table 1

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Miscanthus is estimated to have its highest yields of biomass, between 46-53 metric tons of dry matter (tons DM)/hectare annually, in the southern regions of the Midwest. Yields declines steadily as we move north; the average yield is 7 tons/hectare annually in Minnesota and 10 tons/hectare annually in Wisconsin. In contrast, switchgrass has a much more even distribution of yields across the Midwest. Its estimated average yield in Illinois is about 15 tons/hectare annually, about 11 tons/hectare annually in Iowa, and about 10 tons/hectare annually in Minnesota. This indicates that miscanthus may be better suited for production in the central and southern regions of the Midwest, while switchgrass may be better suited for the northern regions. Average yields for the different states are shown in Table 1. These are peak yields of the standing crop in the Fall before senescence occurs.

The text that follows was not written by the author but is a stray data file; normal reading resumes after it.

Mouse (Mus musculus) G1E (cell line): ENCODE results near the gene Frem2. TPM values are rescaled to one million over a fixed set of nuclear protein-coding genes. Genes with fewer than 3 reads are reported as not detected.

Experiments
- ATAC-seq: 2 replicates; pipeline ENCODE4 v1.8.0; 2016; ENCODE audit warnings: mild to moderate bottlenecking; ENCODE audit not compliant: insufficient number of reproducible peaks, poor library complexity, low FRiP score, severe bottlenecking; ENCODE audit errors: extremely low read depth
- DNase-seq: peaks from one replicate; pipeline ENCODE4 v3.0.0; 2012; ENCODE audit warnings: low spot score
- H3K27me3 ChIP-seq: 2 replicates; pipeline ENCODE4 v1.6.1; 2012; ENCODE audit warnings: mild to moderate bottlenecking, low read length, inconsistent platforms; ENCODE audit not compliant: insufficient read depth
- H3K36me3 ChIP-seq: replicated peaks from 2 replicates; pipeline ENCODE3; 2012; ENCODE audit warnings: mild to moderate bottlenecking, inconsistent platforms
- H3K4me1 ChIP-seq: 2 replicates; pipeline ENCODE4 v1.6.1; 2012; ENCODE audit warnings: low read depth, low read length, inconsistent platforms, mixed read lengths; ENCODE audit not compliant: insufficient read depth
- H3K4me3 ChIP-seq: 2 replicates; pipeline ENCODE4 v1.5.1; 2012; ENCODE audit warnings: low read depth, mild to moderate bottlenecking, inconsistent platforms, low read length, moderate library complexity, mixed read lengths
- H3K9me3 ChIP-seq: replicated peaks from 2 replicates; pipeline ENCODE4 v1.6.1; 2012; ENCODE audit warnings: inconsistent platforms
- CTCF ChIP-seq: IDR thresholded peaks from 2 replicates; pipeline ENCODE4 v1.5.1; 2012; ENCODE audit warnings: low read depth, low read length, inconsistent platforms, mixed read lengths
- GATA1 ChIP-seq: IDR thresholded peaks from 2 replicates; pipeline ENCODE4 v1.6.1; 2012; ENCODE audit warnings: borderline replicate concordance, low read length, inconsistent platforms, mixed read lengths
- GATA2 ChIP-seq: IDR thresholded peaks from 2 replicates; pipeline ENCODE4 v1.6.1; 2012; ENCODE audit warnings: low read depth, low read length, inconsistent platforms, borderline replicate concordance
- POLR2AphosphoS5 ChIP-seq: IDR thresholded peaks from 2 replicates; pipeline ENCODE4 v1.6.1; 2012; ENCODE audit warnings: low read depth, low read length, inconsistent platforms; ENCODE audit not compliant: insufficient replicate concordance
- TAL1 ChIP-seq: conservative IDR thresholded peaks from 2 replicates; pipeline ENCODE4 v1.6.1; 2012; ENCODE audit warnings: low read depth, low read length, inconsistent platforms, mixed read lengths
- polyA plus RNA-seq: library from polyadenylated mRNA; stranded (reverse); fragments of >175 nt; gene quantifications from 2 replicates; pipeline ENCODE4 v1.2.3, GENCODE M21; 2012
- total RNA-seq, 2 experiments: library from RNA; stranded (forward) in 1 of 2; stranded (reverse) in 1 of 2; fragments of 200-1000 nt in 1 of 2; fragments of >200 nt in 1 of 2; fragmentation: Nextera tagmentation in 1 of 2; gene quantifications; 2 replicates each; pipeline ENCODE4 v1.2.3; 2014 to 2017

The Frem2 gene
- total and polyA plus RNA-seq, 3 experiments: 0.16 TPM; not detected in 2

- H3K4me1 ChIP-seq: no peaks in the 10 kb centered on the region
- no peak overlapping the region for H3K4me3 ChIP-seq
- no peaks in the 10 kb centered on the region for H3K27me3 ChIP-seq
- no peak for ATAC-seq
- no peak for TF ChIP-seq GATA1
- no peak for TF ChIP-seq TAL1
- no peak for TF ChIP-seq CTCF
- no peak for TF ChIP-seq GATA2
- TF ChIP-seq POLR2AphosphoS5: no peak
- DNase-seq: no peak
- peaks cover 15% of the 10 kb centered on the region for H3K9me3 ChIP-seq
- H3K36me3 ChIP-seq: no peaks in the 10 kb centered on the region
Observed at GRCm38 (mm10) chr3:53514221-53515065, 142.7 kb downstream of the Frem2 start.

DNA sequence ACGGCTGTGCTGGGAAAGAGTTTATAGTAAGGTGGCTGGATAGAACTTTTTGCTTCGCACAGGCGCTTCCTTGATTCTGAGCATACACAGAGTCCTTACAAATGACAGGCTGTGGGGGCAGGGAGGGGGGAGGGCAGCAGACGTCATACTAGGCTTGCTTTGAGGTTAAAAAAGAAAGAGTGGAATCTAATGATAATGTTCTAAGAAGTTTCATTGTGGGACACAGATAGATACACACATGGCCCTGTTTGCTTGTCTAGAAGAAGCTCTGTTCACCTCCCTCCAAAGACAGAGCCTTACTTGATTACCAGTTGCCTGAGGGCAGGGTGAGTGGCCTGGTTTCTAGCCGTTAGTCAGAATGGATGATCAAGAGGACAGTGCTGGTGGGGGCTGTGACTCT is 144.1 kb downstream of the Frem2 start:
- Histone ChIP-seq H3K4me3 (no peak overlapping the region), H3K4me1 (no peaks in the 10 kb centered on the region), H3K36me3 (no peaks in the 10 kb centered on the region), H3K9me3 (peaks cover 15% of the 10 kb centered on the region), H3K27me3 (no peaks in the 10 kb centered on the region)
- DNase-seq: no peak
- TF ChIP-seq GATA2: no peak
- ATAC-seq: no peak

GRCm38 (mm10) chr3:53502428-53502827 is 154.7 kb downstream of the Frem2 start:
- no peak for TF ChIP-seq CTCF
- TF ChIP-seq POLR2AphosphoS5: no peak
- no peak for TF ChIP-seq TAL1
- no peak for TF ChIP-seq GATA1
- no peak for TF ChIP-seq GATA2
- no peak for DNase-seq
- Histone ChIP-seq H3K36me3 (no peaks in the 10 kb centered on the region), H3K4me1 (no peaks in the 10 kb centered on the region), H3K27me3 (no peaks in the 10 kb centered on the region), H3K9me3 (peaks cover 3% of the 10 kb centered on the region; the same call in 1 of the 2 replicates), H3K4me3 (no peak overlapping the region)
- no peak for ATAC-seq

The yields of these grasses differ across their lifespan. Typically, miscanthus requires two years to establish before it achieves is maximum potential yield while switchgrass takes one to two years to establish. Recommended rates of fertilizer application and seeding rates to achieve maximum yield are yet to be standardized. Most studies assume no nitrogen (N) is applied to switchgrass in the first year to prevent weeds. Application rates in subsequent years range from 67-112 kg/ha. Studies in Europe have shown that miscanthus does not respond to N fertilization at annual application rates from 0 to 60 kg/ha. Similarly, field trials have not found a strong response from switchgrass or miscanthus to applications of potassium (K), phosphorus (P), or calcium. Some studies, however, include applications of N, P, K, and lime to replenish soil reserves, especially on soils with lower fertility where application rates are assumed to depend on yield.